Report: Metro Detroit Housing Prices and Supply Rise in May

According to the May 2022 regional housing report from RE/MAX of Southeastern Michigan in Troy, housing supplies increased for the first time in months and homes in the metro Detroit area continue selling at a quick pace and at higher prices.
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new building luxury suburban house in sunny summer afternoon. House hunting
Home prices in metro Detroit have increased year-over-year while the total number of sales has dropped. // Stock Photo

According to the May 2022 regional housing report from RE/MAX of Southeastern Michigan in Troy, housing supplies increased for the first time in months and homes in the metro Detroit area continue selling at a quick pace and at higher prices.

Home sale totals in May fell overall, dropping 6.8 percent year-over-year from 3,792 to 3,533, but rising from 3,201 in April 2022. At the same time, the median sales price climbed both year-over-year and month-over-month, rising 6.4 percent to $293,500 in May from $275,788 posted a year ago. April’s median sales price was $288,500.

“We are still seeing a strong housing market, with relatively quick sales amid continued strong demand from buyers,” says Jeanette Schneider, president of RE/MAX of Southeastern Michigan. “There is a slight shift occurring in the market with some buyers stepping back due to the rising interest rates leading to fewer multiple offers on homes, but this is welcome news to buyers who have been bidding in a super competitive market for a couple of years.”

Home spent the same average number of days on the market year-over-year at 16 but dropped three days from 19 month-over-month. Housing supply has sat at 1.1 months for some time — a 6-month’s supply is considered balanced — but increased to 1.3 in May 2022. The number of pending sales was down 1.4 percent from 4,239 to 4,179 year-over-year but increased from 3,809 month-over-month.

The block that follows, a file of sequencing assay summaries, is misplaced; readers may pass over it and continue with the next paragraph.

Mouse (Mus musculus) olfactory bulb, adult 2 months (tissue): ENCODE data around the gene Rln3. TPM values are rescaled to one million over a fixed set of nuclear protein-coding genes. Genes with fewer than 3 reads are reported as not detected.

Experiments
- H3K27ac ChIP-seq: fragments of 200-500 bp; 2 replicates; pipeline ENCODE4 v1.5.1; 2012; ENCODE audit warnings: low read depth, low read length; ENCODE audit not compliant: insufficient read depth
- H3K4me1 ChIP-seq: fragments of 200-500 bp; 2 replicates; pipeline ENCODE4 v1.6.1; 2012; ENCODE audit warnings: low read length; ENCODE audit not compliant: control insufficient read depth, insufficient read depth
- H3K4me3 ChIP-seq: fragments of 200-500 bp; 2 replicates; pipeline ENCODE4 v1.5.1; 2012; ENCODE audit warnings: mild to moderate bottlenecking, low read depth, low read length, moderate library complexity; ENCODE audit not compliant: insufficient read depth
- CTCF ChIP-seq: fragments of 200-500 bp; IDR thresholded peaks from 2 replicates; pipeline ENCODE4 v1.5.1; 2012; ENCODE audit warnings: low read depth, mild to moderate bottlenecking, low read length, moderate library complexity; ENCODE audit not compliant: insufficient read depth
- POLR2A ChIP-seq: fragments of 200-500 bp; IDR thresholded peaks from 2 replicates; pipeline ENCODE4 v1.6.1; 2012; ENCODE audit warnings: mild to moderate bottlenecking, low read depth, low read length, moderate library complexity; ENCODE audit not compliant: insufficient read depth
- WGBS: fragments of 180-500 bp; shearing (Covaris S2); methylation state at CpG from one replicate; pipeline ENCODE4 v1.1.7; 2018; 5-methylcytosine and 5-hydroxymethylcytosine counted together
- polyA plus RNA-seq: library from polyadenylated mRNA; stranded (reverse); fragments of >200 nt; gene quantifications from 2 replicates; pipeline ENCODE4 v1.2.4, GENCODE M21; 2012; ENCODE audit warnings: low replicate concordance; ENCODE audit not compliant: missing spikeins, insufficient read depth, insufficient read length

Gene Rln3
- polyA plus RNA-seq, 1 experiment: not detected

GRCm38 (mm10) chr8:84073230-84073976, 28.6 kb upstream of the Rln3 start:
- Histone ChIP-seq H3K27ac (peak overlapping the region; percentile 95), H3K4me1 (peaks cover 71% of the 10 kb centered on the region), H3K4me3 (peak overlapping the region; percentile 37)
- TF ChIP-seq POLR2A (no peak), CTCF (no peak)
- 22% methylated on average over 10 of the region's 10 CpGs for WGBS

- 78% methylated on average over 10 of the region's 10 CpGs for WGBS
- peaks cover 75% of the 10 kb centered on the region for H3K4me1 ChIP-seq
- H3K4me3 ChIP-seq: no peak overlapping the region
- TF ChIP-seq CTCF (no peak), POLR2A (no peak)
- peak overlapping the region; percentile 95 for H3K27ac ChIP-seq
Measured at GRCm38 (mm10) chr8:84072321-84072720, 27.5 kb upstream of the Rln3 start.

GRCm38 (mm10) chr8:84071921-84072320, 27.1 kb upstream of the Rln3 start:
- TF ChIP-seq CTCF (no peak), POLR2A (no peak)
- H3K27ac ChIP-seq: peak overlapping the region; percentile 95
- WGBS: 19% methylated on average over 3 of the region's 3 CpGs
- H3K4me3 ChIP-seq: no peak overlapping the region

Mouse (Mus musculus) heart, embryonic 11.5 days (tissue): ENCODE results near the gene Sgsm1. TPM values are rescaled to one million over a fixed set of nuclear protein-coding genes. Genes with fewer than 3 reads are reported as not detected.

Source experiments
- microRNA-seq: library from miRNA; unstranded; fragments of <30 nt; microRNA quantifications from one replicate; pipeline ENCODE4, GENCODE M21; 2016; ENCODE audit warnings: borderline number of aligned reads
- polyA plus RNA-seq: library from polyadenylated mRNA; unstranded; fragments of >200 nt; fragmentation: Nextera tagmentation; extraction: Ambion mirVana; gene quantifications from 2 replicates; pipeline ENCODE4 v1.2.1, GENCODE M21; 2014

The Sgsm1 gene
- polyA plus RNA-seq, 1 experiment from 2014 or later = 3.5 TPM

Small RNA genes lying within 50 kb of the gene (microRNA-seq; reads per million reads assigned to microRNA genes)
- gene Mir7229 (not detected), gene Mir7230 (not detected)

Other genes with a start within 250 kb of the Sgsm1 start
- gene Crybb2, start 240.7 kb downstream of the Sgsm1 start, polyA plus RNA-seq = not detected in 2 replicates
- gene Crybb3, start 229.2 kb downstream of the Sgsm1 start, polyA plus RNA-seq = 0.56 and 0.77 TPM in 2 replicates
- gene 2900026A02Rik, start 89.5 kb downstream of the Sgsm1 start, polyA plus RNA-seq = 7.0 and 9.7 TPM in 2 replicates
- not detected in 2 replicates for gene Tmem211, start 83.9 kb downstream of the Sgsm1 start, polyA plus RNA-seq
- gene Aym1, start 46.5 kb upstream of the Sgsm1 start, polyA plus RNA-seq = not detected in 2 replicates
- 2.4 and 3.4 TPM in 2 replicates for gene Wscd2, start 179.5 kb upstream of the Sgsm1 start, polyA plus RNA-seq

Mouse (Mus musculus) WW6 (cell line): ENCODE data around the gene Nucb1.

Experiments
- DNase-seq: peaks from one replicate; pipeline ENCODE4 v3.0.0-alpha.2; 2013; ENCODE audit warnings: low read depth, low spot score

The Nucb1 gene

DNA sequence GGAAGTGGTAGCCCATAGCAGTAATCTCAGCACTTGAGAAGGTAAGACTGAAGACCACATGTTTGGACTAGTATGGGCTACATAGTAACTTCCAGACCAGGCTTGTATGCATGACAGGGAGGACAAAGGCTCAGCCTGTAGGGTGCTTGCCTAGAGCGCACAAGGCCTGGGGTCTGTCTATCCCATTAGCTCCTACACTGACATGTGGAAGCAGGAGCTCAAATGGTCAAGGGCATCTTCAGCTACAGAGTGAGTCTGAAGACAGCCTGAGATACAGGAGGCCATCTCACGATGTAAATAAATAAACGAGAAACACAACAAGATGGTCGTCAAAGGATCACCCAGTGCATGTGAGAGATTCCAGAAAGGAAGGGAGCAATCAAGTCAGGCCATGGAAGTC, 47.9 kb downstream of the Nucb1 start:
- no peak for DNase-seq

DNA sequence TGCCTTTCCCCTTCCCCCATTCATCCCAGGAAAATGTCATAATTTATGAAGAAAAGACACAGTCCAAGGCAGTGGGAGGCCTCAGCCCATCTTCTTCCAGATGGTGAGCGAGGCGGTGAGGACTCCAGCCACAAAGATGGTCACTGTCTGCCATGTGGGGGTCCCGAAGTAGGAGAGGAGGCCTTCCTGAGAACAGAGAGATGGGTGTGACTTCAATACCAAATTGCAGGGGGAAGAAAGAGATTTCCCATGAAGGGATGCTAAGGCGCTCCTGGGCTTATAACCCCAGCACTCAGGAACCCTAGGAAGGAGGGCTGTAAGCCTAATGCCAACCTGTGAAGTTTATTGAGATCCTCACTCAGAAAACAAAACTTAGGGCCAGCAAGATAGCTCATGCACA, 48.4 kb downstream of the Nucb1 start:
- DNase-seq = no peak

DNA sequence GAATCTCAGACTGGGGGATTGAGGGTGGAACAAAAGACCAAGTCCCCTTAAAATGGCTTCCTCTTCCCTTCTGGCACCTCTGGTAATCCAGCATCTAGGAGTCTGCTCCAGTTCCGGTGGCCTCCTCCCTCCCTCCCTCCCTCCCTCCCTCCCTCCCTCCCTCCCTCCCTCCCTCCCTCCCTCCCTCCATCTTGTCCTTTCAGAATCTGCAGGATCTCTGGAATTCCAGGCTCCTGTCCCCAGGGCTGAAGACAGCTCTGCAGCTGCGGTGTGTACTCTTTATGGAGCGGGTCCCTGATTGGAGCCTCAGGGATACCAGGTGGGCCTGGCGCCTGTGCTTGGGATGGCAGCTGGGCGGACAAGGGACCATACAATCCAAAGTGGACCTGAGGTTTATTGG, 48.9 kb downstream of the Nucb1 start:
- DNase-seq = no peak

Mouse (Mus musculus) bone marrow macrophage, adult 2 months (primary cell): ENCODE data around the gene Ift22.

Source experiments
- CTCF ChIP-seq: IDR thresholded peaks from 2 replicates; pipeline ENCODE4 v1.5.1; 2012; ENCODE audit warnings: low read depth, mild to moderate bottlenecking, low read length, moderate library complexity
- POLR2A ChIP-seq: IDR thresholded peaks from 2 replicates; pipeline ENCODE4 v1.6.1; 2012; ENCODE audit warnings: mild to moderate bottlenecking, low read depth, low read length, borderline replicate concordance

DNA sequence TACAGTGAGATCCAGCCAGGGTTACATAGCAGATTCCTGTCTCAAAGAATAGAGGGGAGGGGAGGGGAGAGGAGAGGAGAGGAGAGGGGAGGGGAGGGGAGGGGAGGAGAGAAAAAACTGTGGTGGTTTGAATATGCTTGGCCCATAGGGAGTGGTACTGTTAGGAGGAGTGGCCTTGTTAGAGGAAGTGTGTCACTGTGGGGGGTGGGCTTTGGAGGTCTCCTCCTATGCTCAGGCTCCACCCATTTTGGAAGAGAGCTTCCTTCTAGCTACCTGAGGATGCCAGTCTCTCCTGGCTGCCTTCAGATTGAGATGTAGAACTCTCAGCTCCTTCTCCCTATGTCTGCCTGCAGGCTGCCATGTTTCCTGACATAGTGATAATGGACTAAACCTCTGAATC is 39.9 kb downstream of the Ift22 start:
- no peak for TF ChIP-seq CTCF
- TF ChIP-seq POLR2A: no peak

“While we saw an increase in the number of homes for sale this May compared to last year, both existing homes and new construction homes are in limited supply, so we expect the market to stay active during the summer buying and selling season,” says Schneider.

Year-over-year trends broken down by area show that the city of Detroit saw the greatest increase of home sales, jumping 13.5 percent from 342 to 388; followed by Macomb County, which saw an increase of 8.2 percent from 546 to 591. Wayne County saw a decrease in home sales of 5.2 percent, from 1,512 to 1,413. Oakland County’s decrease was from 1,504 to 1,318, or 12.4 percent followed by Livingston County, which dropped 16.9 percent from 230 to 191 sales.

Detroit also so the greatest increase in median price, jumping 18.1 percent from $65,000 to $76,752. Livingston County’s median price jumped from $350,600 to $393,000, or 12.1 percent. Macomb County increased from $230,050 to $240,000 — 4.3 percent — and Oakland County went up 4.1 percent from $345,500 to $360,000. Wayne County saw the smallest jump, from $175,000 to $181,000, or 3.4 percent.

The average number of days houses spent on the market saw the sharpest drop in Livingston County, going from 17 to 14. Detroit dropped from 40 days to 37 and Wayne County dropped from 21 days to 20. Oakland County remained stagnant at 14 days, while Macomb County saw the only increase in this category, from 13 days to 15.

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